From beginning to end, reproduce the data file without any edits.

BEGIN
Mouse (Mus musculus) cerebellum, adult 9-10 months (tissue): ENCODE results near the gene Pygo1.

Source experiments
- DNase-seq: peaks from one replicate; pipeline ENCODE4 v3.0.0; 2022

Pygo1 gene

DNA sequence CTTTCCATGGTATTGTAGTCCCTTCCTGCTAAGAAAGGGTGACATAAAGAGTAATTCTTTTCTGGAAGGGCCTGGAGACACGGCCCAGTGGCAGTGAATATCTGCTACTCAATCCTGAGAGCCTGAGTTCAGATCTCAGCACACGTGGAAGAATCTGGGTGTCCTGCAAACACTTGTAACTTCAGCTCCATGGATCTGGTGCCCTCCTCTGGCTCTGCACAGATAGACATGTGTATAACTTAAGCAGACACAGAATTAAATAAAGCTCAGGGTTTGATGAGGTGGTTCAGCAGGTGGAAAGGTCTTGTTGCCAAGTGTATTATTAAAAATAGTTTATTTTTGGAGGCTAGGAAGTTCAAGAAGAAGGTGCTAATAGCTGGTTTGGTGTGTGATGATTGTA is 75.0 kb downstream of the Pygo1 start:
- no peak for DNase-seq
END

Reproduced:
Mouse (Mus musculus) cerebellum, adult 9-10 months (tissue): ENCODE results near the gene Pygo1.

Source experiments
- DNase-seq: peaks from one replicate; pipeline ENCODE4 v3.0.0; 2022

Pygo1 gene

DNA sequence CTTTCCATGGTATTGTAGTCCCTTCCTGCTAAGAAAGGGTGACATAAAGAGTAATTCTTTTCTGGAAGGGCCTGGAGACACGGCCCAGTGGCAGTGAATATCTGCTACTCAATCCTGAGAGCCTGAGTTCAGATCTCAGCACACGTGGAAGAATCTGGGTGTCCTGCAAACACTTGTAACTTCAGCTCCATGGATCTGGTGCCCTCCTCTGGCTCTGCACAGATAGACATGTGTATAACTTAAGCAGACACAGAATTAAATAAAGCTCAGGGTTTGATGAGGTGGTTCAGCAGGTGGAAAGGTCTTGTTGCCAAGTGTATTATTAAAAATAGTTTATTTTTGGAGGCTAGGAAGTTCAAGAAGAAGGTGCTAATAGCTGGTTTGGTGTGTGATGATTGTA is 75.0 kb downstream of the Pygo1 start:
- no peak for DNase-seq